Emara Nabi-Burza, Susan Regan and Nancy Rigotti of the Massachusetts General Hospital in Boston, and colleagues at the American Academy of Pediatrics and the University of Rochester Medical Center, said the study involved 981 smoking parents, of whom 83 percent had a car,
Of 795 who answered questions about their car smoking policy, 29 percent reported having a smoke-free policy, and 24 percent had a strictly enforced smoke-free policy.
Of the 562 parents without a smoke-free policy, 73 percent admitted someone had smoked in their car in the past three months and 48 percent reported smoking occurred with children present. Twelve percent of the smoking parents said they were told by someone in healthcare to have a smoke-free car with children.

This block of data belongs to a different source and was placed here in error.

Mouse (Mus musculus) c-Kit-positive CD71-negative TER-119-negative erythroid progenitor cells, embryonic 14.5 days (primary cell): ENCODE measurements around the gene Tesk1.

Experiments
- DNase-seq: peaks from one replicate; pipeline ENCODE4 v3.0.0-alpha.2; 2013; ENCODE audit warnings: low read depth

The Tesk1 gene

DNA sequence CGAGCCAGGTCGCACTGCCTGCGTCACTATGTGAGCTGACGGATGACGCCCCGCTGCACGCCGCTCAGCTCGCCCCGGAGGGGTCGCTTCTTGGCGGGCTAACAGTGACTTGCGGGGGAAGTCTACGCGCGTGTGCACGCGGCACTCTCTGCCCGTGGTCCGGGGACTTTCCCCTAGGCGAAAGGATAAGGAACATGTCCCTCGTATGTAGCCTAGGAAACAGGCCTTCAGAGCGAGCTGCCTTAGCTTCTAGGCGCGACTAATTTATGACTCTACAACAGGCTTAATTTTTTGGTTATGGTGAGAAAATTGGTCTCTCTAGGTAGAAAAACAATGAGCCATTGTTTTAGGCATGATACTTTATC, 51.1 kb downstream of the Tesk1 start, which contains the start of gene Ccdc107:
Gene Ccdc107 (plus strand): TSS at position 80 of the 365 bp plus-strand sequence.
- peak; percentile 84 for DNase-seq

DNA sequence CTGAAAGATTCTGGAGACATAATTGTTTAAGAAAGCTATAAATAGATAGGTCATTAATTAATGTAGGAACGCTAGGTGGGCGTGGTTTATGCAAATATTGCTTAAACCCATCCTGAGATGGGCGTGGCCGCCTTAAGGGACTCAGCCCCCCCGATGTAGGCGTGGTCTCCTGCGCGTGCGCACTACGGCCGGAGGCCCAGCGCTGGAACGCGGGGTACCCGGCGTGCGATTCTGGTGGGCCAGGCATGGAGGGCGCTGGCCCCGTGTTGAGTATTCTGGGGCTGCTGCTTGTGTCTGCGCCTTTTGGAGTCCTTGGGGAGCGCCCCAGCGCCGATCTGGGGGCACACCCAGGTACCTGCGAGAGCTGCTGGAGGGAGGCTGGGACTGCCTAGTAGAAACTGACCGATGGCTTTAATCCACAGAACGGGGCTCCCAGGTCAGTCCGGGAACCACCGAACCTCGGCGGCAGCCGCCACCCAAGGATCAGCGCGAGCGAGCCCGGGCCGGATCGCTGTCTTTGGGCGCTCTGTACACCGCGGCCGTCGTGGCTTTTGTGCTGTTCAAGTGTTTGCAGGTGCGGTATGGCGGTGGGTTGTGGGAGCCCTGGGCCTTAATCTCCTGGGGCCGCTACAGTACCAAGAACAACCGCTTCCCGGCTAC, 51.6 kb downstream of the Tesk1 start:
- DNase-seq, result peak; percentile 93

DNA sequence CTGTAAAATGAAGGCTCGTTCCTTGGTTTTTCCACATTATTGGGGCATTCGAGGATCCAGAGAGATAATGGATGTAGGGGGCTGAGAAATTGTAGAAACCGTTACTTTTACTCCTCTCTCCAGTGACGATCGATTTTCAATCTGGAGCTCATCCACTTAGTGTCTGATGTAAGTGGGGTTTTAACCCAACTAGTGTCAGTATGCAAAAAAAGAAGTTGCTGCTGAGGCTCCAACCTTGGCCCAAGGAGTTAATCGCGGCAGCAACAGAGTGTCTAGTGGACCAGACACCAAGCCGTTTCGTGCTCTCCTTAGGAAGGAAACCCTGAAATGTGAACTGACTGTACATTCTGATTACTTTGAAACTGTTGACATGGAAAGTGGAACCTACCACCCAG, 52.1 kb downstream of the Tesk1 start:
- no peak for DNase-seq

The study, scheduled to be published in the December issue of Pediatrics, found having a younger child and smoking fewer than 10 cigarettes per day were associated with having a strictly enforced smoke-free car policy.
"The majority of smoking parents exposed their children to tobacco smoke in cars," the researchers wrote in the study. "Coupled with the finding of low rates of pediatricians addressing smoking in cars, this study highlights the need for improved pediatric interventions, public health campaigns, and policies regarding smoke-free car laws to protect children from tobacco smoke."